Rotterdam 2018 Review: THE REPORTS ON SARAH AND SALEEM Marries Arthouse Drama to Genre Audience Allure Without Losing Complexity
Muayad Alayan's sophomore feature drama is an audience favorite.
The Palestinian drama The Reports on Sarah and Saleem, a sophomore feature directed by Muayad Alayan and written by his brother Rami Alayan, turns out to be a surprise discovery in this year´s Rotterdam´s main competition. The vague title and anemic synopsis ("An extramarital affair in Jerusalem ignites a dangerous game of deceit between those who hold power and those who don´t") do not fully convey what the film incorporates.
Sarah is a Jewish café owner in West Jerusalem with a small daughter, and an Army colonel, David, for husband. Sarah has a history of closing up her shop because of her husband´s relocations. The scenario is about to be repeated since David, awaiting a promotion, will have to move again.
Arab Saleem lives in East Jerusalem and works in West Jerusalem delivering bakeries, a low-paying job that causes him a minor headache since his wife Bisan will soon give birth to their first child. Bisan´s brother is helping them make ends meet while Bisan hints she is studying. Saleem´s emasculation in conservatively-gender-stereotypical environment, and Sarah's frustration with her distance husband and too much work on her hands, lead them into the back of Saleem´s van for sessions of steamy sex after the dusk. No deeper emotions attached, just purely therapeutic reasons.
The hook-up is supposed to be temporary and insignificant, and they develop a secure routine. In the meantime, Saleem's stalwart efforts to raise more money leads him to accept Bisan´s brother´s offer to smuggle items to Bethlehem under the veil of darkness.
On one fateful night, Saleem cuts short the session with Sarah because of a delivery. Sarah decides to accompany him, and while being aware of the bad combination of Arab and Jew and Betlehem, she tries to pose as a European tourist. A conflict with a local emerges after he adamantly hits on Sarah and Saleem loses temper. The first brick of the fragile domino of their relationship, transgressing social and political in a space governed by orthodox rules, falls, triggering an unforgiving chain reaction, grinding the lives of the central fourleaf, and the plot and fates entangle beyond expectations.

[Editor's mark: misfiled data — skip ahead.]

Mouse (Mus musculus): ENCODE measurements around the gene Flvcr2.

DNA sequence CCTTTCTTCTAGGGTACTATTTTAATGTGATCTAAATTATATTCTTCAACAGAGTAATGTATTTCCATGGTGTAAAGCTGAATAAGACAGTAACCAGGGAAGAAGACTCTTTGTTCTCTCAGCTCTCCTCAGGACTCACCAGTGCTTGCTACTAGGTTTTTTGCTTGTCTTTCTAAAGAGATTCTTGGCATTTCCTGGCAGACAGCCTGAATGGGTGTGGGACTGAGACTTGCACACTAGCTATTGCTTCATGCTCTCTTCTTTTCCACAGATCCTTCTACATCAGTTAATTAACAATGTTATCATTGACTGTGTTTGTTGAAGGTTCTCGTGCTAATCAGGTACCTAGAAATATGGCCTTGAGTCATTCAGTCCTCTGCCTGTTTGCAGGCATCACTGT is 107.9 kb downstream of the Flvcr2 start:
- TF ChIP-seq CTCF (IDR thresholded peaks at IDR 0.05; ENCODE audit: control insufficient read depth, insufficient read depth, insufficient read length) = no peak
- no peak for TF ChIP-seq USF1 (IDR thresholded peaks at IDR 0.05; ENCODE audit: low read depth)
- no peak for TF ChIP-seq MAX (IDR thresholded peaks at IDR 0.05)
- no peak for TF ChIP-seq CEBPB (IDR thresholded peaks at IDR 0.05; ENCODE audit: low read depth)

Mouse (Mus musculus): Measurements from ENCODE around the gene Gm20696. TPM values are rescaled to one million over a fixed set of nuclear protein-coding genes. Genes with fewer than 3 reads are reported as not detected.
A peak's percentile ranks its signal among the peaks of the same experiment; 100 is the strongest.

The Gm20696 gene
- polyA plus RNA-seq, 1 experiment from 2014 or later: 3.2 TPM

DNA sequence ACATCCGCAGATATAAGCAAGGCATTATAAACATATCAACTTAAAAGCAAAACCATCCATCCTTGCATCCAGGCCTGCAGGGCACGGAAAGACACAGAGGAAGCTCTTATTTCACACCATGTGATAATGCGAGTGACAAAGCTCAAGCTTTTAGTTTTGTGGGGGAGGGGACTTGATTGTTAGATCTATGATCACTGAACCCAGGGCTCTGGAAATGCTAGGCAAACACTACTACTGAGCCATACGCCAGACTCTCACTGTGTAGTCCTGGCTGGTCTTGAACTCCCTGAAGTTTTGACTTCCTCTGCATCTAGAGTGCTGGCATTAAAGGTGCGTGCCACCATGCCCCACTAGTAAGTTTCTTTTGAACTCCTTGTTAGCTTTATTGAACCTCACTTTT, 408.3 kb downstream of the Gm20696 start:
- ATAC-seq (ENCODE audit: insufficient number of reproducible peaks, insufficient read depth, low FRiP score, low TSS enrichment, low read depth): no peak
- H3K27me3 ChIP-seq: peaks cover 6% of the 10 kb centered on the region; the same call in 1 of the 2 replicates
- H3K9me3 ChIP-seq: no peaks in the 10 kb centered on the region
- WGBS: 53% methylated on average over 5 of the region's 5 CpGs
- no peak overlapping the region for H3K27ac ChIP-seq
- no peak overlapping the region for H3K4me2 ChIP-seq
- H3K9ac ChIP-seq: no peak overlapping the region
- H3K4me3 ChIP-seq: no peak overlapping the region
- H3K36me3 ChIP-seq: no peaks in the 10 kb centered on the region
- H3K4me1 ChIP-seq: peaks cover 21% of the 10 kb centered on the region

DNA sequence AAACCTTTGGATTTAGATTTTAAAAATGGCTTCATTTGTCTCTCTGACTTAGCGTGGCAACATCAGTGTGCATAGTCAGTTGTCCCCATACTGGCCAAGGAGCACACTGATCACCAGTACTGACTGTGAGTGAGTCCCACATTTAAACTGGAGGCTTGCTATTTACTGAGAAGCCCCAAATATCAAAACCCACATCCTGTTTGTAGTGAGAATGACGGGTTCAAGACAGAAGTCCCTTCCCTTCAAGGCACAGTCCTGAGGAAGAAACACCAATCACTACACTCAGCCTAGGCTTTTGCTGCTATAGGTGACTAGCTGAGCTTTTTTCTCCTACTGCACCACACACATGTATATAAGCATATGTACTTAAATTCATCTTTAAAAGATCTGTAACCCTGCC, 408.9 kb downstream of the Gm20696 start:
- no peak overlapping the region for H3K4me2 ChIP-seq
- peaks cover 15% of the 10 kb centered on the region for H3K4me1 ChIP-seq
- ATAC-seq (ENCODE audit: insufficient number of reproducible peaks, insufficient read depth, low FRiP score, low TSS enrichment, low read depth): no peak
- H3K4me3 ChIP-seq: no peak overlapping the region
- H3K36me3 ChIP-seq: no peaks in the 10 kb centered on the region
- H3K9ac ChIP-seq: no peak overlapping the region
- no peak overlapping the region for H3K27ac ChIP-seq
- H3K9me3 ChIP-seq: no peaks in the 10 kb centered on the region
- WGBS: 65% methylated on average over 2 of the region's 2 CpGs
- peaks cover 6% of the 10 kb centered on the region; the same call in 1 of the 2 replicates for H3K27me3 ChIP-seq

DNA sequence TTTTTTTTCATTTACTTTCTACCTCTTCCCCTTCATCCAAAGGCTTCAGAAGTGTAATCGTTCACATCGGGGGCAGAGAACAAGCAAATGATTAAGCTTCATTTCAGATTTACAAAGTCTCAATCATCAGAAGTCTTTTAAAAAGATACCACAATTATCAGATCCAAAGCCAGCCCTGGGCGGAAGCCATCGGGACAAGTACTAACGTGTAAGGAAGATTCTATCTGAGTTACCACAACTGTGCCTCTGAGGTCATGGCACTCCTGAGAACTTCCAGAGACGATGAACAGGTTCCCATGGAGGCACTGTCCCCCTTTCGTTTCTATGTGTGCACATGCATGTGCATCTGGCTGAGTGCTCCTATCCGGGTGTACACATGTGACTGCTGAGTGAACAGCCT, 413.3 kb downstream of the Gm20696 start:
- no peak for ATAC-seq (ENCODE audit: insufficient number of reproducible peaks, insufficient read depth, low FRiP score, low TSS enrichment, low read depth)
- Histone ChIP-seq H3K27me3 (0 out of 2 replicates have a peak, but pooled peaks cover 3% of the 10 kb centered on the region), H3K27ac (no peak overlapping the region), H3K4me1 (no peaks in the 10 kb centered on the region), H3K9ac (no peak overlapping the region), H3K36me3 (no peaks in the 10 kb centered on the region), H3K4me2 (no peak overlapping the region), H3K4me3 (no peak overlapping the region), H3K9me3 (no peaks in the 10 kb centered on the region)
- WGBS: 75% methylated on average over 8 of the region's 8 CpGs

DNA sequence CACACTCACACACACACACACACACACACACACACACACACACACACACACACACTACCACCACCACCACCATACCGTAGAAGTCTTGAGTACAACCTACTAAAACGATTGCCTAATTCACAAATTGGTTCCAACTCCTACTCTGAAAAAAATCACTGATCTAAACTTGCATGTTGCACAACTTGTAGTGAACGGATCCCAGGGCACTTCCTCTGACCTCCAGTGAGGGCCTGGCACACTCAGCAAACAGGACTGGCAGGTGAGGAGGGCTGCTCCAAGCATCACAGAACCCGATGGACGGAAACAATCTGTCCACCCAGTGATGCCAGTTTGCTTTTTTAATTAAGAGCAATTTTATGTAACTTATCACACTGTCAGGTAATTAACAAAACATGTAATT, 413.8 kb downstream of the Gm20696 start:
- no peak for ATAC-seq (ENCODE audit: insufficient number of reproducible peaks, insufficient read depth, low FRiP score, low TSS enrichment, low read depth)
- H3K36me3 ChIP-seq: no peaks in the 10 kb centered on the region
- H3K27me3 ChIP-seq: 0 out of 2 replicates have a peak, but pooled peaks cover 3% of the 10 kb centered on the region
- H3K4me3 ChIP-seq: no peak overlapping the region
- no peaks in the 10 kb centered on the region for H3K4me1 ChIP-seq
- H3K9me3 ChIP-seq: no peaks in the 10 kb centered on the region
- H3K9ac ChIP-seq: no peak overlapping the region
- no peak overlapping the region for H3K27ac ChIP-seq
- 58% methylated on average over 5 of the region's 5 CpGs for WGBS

Despite the set-up and the saucy extramarital affair, The Reports on Sarah and Saleem is definitely not a modern resurrection of the tragic love of Romeo and Juliet in the torn heart of Jerusalem. The Alayan brothers might have used the general cultural knowledge ingrained in the western collective subconscious to hint at the Bard´s tragic lovestory as an effective dramatrugic tool.
As soon as the secret affair crashes with the politics of the territory, the Alayan brothers smoothly turn the tables of a love story into a full-blown political thriller and social drama pondering on the history of the region and the current stereotypes controling it, such as racism. Sarah´s friend does not care she is cheating on her husband, but on the fact she is cheating with an Arab.
The Reports on Sarah and Saleem emerges as a film the most suitable for a wide audience outside the circles of devoted cineastes, as Muayad and Rami Alayan combine the best of both worlds, arthouse drama and a political thriller shrouded as an illicit affair. The dramatic plot, street action and a suspicion of treason included, builds up suspense and pulse-racing rhythm while the plot twist the Alayan brothers are dropping could be easily mishandled in the script and direction and wrecked the whole film into a laughing stock. In the current development of plot, the events conspiring against ethnically-diverse lovers and their innocent families, did not wind up as absurd as the potential they harness for such effect.
Furthermore, Rami Alayan succeeds in weaving all the local particularities into the script without burdensome didacticism nor over-the-top exoticization, not trying to school the audience neither fool making the viewing all the more interesting experience. Alayan practicizing the pick-n-mix method in selection and assimilation of known genre codes succeed in matching family(ies) melo(drama) and spy thriller to the consistency of story they aspired to tell while the substance and the form do not compromise each other.
The Reports on Sarah and Saleem got to be the first Palestinian feature film in the Rotterdam´s main competition whose production was supported by the Rotterdam´s very own Hubert Bals Fund, the Netherlands Film Fund, World Cinema Fund (Berlinale), Film Lab Palestine and Arab Funds for the Arts and Culture among others. Not as cutting-edge cinema on the first glance the Rotterdam´s breed is notorious to be, Muayad Alayan sophomore feature happens to be more convoluted event bearing historical, social and local complexities within the framework of an universal story whilst preserving audience attractivity in spite of 127-minute running time.